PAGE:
The Tears of Eros  

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"Tears of Eros is the culmination of Georges Bataille's inquiries into the relationship between violence and the sacred. Taking up such figures as Gilles de Rais, Erzebet Bathory, the Marquis de Sade, El Greco, Gustave Moreau, Andre Breton, Voodoo practitioners, and Chinese torture victims, Bataille reveals their common obsession: death.

This essay, illustrated with artwork from every era, was developed out of ideas explored in Erotism: Death and Sensuality and Prehistoric Painting: Lascaux or the Birth of Art. In it Bataille examines death-the "little death" that follows sexual climax, the proximate death in sadomasochistic practices, and death as part of religious ritual and sacrifice." --City Lights blurb

"Sade and Goya lived at about the same time. Sade, locked up in his prisons, sometimes at the extreme edge of madness; Goya, deaf for thirty-six years, locked up in a prison of absolute deafness. The French Revolution awakened hope in both of them: both men had a pathological loathing of any regime founded on religion. But more than anything else, an obsession with excessive pain unites them. Goya, unlike Sade, did not associate pain with sensuous pleasure. However, his obsession with death and pain contained a convulsive violence that approximates to eroticism." --The Tears of Eros (1961) by G. Bataille, Peter Connor translation, p. 132-133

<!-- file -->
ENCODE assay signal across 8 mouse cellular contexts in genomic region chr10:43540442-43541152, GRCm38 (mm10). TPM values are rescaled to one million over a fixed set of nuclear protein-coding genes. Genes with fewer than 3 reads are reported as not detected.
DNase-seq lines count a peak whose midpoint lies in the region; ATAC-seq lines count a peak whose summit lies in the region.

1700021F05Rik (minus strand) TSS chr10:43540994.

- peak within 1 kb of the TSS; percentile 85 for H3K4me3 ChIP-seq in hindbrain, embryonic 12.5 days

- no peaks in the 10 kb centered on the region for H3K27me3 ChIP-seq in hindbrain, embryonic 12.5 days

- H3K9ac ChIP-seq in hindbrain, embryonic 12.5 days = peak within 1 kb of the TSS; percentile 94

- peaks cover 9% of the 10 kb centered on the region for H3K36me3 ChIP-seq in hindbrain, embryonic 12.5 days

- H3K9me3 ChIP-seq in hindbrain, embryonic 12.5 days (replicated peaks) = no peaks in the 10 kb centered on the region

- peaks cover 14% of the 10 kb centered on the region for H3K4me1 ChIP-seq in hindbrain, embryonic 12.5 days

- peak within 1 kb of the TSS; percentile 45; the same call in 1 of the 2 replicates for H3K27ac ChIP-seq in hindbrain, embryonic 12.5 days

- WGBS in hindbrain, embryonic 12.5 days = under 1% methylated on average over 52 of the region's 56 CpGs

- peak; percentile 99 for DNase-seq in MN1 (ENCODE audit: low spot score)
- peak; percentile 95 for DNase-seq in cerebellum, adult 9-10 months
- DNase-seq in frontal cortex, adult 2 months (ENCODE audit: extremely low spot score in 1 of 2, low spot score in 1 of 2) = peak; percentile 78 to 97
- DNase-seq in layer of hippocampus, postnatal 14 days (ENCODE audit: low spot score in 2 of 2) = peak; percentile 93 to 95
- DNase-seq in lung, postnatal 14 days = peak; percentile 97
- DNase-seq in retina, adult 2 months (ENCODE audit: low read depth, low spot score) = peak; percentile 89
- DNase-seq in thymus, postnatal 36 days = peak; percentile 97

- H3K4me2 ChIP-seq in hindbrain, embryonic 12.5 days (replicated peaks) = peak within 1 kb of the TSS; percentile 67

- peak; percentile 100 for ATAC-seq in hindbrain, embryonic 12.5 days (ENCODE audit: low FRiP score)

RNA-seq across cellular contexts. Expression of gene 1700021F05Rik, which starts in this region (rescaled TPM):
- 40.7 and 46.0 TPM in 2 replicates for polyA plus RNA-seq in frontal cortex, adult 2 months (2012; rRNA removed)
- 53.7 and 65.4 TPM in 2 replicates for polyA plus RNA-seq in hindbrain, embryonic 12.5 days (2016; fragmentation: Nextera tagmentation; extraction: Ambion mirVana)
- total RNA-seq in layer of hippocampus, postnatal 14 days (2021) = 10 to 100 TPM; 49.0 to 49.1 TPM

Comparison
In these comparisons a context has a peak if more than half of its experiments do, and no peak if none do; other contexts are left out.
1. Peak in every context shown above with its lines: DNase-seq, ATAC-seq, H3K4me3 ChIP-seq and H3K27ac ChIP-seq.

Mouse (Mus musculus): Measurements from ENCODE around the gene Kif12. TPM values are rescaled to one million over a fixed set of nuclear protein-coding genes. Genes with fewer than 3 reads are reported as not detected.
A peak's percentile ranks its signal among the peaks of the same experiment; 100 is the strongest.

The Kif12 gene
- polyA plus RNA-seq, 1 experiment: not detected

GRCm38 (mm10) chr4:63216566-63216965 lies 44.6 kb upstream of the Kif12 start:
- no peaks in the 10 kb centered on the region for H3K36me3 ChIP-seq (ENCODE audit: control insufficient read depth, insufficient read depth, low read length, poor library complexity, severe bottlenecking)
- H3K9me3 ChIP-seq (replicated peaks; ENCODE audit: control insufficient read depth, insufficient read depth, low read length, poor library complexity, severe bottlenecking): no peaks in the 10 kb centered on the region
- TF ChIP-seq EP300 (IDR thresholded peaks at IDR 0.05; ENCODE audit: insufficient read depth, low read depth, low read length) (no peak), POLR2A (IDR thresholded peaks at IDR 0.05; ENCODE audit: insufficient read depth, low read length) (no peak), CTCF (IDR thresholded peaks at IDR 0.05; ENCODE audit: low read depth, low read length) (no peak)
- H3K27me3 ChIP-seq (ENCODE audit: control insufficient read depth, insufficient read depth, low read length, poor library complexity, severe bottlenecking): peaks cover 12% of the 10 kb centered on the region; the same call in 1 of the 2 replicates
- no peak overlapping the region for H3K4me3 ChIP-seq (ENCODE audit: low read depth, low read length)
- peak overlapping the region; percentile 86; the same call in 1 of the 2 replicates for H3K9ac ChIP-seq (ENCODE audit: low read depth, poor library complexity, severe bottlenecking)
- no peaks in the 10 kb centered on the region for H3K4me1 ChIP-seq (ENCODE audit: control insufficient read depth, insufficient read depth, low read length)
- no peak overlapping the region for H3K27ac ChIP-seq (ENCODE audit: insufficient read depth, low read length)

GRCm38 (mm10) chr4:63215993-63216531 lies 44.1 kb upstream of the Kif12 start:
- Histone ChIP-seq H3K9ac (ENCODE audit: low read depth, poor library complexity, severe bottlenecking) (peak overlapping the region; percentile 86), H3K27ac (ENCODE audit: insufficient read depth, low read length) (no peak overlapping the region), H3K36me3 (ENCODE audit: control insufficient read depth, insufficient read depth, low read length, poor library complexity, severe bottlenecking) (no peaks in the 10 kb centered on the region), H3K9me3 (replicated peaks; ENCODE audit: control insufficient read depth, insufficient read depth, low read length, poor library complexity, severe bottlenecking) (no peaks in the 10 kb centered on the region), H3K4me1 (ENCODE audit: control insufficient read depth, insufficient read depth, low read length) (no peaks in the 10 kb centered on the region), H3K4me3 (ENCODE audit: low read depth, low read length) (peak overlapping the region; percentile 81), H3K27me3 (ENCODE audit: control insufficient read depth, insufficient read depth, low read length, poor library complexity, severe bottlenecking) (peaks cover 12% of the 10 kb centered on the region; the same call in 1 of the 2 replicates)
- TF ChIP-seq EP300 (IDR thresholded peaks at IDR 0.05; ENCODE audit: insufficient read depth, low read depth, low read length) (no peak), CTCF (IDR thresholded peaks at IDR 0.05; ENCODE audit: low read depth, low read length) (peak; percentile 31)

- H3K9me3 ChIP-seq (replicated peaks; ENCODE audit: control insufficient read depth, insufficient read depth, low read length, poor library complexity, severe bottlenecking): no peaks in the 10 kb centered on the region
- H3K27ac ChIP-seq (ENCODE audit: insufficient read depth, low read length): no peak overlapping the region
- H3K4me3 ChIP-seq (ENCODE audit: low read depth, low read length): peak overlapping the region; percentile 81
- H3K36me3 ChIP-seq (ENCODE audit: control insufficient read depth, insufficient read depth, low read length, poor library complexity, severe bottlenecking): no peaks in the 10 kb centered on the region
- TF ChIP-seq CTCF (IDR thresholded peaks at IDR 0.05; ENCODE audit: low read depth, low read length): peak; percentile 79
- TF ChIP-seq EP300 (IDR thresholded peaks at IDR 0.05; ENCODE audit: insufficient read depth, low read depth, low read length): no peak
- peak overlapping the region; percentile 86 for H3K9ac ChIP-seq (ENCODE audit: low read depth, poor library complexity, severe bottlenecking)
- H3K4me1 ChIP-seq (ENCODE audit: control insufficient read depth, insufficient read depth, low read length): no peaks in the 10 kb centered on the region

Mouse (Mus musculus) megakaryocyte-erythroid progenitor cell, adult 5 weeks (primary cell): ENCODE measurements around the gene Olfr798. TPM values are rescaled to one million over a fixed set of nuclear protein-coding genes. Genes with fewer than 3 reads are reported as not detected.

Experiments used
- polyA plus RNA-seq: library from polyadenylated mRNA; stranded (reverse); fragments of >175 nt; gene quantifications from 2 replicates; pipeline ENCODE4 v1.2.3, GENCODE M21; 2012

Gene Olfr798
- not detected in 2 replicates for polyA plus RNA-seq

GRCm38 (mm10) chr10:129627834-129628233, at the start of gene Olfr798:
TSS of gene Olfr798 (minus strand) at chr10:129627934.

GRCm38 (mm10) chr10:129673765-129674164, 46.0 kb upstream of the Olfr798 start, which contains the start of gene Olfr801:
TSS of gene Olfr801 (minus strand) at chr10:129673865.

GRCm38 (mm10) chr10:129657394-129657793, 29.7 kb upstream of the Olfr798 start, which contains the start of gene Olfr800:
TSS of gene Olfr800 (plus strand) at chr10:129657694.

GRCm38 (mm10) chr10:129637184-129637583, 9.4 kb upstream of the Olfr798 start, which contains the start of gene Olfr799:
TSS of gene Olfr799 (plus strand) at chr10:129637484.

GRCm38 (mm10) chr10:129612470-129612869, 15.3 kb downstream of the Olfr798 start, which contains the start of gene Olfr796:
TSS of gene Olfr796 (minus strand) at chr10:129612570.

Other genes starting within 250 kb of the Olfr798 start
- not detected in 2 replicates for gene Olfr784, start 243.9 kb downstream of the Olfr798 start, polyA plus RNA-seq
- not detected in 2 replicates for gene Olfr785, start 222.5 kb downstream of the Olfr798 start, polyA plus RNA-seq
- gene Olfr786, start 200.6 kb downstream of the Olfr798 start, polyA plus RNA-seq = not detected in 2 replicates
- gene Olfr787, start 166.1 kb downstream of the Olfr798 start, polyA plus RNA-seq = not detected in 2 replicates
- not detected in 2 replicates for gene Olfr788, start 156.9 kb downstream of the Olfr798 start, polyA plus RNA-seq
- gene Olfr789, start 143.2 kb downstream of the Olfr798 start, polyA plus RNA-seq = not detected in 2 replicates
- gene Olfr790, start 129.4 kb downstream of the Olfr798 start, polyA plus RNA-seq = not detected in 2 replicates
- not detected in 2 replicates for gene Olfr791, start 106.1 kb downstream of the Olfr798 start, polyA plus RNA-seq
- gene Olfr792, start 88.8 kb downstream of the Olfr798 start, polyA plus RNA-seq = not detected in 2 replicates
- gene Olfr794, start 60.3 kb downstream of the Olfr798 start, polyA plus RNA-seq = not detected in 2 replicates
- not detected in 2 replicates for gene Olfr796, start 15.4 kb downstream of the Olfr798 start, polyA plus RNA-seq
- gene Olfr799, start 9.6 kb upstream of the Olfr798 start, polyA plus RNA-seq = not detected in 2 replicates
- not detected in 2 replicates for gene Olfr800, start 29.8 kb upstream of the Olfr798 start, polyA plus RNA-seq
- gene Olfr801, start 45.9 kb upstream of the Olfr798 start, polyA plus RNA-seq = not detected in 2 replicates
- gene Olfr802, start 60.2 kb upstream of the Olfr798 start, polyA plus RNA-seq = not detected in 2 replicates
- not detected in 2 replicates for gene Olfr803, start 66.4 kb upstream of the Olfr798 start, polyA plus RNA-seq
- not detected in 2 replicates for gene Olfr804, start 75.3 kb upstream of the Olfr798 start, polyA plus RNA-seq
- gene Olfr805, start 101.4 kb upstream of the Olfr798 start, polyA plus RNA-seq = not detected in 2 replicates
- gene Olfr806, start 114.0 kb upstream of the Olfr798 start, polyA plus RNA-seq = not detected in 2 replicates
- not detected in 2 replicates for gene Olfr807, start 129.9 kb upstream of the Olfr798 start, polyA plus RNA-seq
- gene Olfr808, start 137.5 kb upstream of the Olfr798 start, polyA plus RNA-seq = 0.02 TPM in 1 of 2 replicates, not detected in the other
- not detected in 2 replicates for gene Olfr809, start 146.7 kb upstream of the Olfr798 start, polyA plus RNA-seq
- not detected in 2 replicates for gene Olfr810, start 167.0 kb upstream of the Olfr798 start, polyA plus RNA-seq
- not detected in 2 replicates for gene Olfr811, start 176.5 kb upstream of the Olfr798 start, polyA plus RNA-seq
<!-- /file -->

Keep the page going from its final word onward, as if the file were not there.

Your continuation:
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Tears of Eros (1961, French Les Larmes d'éros) is an art history book by Georges Bataille in which Bataille explores the relationship between visual art, eroticism, violence and death. Published by Jean-Jacques Pauvert, this, his last book, was prefaced by Joseph-Marie Lo Duca (including their correspondence), who was a close friend of Bataille towards the end of his life.

Its most recent English edition dates from 1989 by City Lights Publishers in a translation by Peter Connor. Some editions of the German and Dutch translations have the painting of José Manuel Capuletti, The Bottle of the Danaides, on its cover.

The book features an extended discussion of the Shaft of the Dead Man of Lascaux and is infamous for depicting the Death by a Thousand Cuts photograph.


Selected list of illustrations




See also

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